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This weekly course covers the most common questions videographers encounter when shooting and editing with DSLR cameras, from choosing a frame size and frame rate to understanding moiré. Authors Rich Harrington and Robbie Carman will also help you understand the impacts of compression and the difference between cropped (or micro 4/3rds) and full-sized sensors in cameras, and much more. This continual FAQ guide is a handy way to find the answers to the questions that plague you the most.
Robbie Carman: Okay, Rich, so we talked about the GoPro unit itself. We've talked about the GoPro app. Rich Harrington: Yeah. Robbie Carman: And now here's our copter. This is actually a pretty straightforward quad copter, and what I mean by quad copter obviously is that it has four rotors. Now, I found in my experience that these are the easiest to fly. You can actually find the tradi-. Rich Harrington: Easiest not easy. Robbie Carman: Right. You can actually find helicopters that are going to have a traditional rotor on top and a rotor in the back. I found those actually to be really hard to stabilize and fly when you have a camera. So the quadcopters, not only are they easier to stabilize, they also tend to be able to lift a little bit more than a traditional helicopter.
Rich Harrington: And this one has the mount on the bottom with the GoPro mount. It does come with its own frame, but we, let's just be honest, we found that if you crash it, the chance of that frame breaking, pretty high. And we want to put some extra protection on the camera, so we put it in the waterproof bang around sports frame. Robbie Carman: And I got to be honest with you, you're going to crash,' kay. Just is a fact of life until you become an expert pilot. So therefore, it's a good idea to either get some of the original manufacture's frames for the for the GoPro. Rich Harrington: A couple extra. Robbie Carman: Or buy a couple extra ones from GoPro proper just to protect your investment in the camera.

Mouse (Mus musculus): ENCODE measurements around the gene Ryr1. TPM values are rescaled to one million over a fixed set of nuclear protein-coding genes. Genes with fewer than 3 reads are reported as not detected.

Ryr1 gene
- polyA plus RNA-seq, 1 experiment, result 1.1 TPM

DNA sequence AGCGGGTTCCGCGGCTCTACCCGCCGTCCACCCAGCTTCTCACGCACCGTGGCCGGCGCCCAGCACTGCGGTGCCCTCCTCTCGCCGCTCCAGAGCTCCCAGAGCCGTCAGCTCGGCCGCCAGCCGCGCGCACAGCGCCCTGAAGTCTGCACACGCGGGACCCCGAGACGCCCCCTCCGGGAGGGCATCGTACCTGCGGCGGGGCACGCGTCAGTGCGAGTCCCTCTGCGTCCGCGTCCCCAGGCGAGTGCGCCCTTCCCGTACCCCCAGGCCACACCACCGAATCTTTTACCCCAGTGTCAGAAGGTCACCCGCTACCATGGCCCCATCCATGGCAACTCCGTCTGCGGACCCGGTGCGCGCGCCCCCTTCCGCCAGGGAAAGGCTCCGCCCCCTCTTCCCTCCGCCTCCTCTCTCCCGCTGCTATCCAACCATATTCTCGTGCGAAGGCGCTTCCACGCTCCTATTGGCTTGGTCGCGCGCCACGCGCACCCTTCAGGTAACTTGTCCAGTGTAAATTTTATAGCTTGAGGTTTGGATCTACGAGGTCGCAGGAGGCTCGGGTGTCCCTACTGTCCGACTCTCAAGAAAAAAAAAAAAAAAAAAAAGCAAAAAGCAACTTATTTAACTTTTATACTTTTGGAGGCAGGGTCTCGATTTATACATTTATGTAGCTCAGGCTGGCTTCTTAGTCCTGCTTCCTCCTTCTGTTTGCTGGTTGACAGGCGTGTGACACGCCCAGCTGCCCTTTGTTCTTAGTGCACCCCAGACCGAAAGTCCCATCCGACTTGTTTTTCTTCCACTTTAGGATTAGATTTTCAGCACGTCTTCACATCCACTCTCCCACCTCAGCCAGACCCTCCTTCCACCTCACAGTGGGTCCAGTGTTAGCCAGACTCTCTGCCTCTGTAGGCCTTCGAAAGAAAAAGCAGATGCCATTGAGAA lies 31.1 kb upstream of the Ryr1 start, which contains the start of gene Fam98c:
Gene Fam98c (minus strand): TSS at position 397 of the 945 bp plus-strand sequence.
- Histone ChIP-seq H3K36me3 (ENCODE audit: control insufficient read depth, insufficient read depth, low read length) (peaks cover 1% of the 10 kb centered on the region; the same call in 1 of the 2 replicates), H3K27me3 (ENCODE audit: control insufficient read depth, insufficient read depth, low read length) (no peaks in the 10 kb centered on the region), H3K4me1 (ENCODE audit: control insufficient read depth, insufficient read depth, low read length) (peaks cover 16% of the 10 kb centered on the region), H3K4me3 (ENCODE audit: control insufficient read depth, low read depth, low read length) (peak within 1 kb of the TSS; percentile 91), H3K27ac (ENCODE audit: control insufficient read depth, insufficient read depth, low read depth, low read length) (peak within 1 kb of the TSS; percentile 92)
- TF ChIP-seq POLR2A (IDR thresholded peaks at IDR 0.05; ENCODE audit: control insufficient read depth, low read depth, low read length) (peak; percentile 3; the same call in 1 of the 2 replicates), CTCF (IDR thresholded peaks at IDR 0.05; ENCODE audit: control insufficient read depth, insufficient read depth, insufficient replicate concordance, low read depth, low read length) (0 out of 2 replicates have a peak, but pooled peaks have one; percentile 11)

So, we got the GoPro here. All it has is this little threaded mount right here. And I'm simply going to put that in, like, right like that and put this guy through. There we go. So I got through on that side. And then I'll just screw it in. There we go. Okay. So just a few turns and the cool thing about this is that you can actually position it however you want on the camera, you know, in terms of angle and stuff like that. So you can position it down, at an angle. Just want to make sure that it's nice and tight on there. Something like that works pretty well. Couple more turns. Okay.
Rich Harrington: Now I'm noticing as I look at this guy that the camera is upside down. Robbie Carman: It is. Yeah, and so this particular mount that we had on here allowed us to only mount it in an upside down view but that's actually not a problem. Using the GoPro app, we can actually flip this the other way as we're previewing. So you know, cause it's hard enough to fly. It's really difficult to fly upside down. Rich Harrington: Yeah, so that looks good. Why don't you hold that. Robbie Carman: Yep. Rich Harrington: And I'll just launch the app back up. And one of those settings in the app is to flip the image, because this is designed to be mounted on jibs and poles and. Robbie Carman: Mm-hm.
Rich Harrington: You're going to see that. So we'll just mount that back up. Let's launch it. It's going to connect. We'll go to settings. And we just simply need to take advantage of the option here called Upside Down. So that's in good shape. Robbie Carman: Okay, cool. Rich Harrington: Alright, so we've got it connected. What we now need to do is get the quad copter powered up and calibrated to sync it to the controller.
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